The School of Fasting
It was the year that I gave up coffee for Lent. I was working as our church’s Director of Children’s Ministries and the kids and I were discussing what it means to fast--should we give something up, should we take on something new? When the children found out that I had sacrificed coffee, they did what children do. They tortured me. For forty days. I never knew grade-schoolers could be so persistent.
The publicity that my small sacrifice garnered filled me with despair. This was not how it was supposed to be. I knew very little about fasting—it was never addressed in my religious training—but I did know that it was not supposed to be a public display. Besides, could I call denying the self of coffee a fast? I wasn’t sure. It didn’t seem quite…holy enough. But the thought of going an extended period of time without food? Up until this point in my life, I had to agree with LaVonne Neff.
Fasting isn’t my thing. First, I really like to eat. Second, hunger gives me migraines, not mystical experiences. Third, my religious history makes fasting difficult...I began wondering if maybe I shouldn’t enjoy food quite so much. This was a troubling thought for one whose life text is Ecclesiastes 5:18: “It is fitting to eat and drink and find enjoyment in all the toil with which on toils under the sun.”(My (Self- Righteous) Food Stamp Fast)
Until I started teaching the children I hadn’t given a second thought to fasting. It just wasn’t part of my vernacular.
The body and soul formulation was not something that I had ever taken seriously. As a lifelong, devout Protestant, I had thought a great deal about my soul. As an American, I had obsessed a great deal about my body. But I had rarely considered body and soul in mutual relation… (Amy Frykholm, Fasting Toward Home)
But teaching does a funny thing. It makes the teacher a student. I started reading about fasting and was intrigued by the spiritual implications.
There was something about this fast that seemed as though it had the capacity to be truly transformative. It was an act both individual and corporate, but rather than a simple outward direction…this fast was also relentlessly inward. I realized then that the discipline of fasting is a tangible, visceral reminder that we, ourselves, are probably the greatest obstacles to change that we are going to encounter. But when done in community, it can strengthen both our individual resolve and the bonds between the faithful. And it can bring the presence of God and the experience of his nearness closer than any other expression of faith I can imagine. (Caroline Langston, The Joy of the Fast)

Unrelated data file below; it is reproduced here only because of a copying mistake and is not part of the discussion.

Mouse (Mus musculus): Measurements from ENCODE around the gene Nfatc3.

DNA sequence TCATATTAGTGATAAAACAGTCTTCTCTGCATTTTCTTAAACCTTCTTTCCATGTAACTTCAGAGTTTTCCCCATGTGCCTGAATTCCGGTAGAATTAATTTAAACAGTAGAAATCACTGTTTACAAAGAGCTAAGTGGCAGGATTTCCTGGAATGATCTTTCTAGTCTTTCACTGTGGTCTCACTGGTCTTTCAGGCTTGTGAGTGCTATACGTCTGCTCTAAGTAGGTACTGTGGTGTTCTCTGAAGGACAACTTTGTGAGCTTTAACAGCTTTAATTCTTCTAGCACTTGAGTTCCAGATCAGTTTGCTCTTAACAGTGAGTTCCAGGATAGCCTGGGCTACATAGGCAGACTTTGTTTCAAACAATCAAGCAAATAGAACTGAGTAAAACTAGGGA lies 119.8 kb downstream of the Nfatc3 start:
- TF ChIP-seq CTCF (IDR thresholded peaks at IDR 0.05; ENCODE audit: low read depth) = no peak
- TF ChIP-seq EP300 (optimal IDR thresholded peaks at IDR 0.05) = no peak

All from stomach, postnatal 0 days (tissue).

Could it be that fasting is about more than self-denial? I was told to meditate on Christ when my body craves that which I have given up—to think about his sacrifice. Could it be that there are deeper places to go with this fasting thing?
Everywhere I went in Russia as an exchange student—and I was drawn instinctively to churches—I witnessed a fuller understanding of the body and soul in communion…In the Orthodox churches I visited, I observed a sensuality of worship: smells, sights, sounds, beautiful colors and sensation, as if the whole self were being invited into delight. I had always thought that the truest worship happened deep inside the self, a place best reached, perhaps, by shutting down the senses. This other, fully participatory worship was strange to me, and my body did not know how to respond…Was fasting, I wondered, a form of nourishment? Was it related in some way that I couldn’t quite grasp to hospitality? (Amy Frykholm, Fasting Toward Home)
These questions are better left for each to answer on his or her own. The school of fasting seems to yield highly personalized study. As LaVonne Neff points out,what counts is not giving up things, but giving of oneself…
I’ll leave you with the scripture she quotes in her essay:
Is not this the fast I choose: to loose the bonds of injustice, to undo the thongs of the yoke, to let the oppressed go free, and to break every yoke? Is it not to share your bread with the hungry…? Then you shall call, and the Lord will answer; you shall cry for help, and he will say, Here I am. (Isaiah 58:4, 6-7, 9)
As a special treat, Laity Lodge’s Executive Chef, Tim Blanks, will be sharing some of his recipes with us during our book club discussions. Thanks, Tim! Enjoy!
Try this one this summer when you grill some meat--say chicken, pork, some sea food-- shrimp or Red snapper--it is up to you! My wife Amy loves this one.
2 cups watermelon, seeded and diced fine
1 Granny smith apple, diced fine
1 red onion diced fine
1 mango, diced fine
2 jalapenos, seeded and diced fine
1 bunch of cilantro, leaves only
2 tablespoons sugar
Salt and pepper to taste
2 limes, juice only
Splash of rice wine vinegar
Combine all ingredients and chill well
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This is week six of our book club discussion on The Spirit of Food: 34 Writers on Feasting and Fasting toward God, edited by Leslie Leyland Fields. Join us every Monday morning as we dig into this feast! Next week we discuss two more of these lovely essays: This Is My Body and Famine.